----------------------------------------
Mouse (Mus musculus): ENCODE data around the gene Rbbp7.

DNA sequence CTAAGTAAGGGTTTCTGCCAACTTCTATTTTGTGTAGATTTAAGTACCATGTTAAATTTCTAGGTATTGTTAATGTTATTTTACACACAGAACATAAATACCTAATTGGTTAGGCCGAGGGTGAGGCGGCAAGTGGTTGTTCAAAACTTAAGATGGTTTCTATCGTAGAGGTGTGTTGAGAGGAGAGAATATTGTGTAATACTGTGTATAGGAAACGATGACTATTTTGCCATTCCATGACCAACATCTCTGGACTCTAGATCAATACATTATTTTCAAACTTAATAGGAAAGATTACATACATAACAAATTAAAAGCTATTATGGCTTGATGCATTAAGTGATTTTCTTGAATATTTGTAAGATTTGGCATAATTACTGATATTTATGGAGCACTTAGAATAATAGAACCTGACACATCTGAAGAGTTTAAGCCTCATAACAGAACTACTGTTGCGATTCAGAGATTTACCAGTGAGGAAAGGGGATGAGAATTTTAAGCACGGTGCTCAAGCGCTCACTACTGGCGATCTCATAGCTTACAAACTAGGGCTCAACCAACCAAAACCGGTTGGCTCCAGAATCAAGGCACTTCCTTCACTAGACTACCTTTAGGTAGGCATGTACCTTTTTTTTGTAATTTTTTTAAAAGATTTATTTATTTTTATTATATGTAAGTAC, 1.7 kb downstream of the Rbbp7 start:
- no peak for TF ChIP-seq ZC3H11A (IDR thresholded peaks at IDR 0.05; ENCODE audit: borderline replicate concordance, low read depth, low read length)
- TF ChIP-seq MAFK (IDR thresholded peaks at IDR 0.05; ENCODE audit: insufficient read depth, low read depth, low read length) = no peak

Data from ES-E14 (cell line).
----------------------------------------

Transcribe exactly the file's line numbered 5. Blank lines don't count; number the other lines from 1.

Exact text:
Data from ES-E14 (cell line).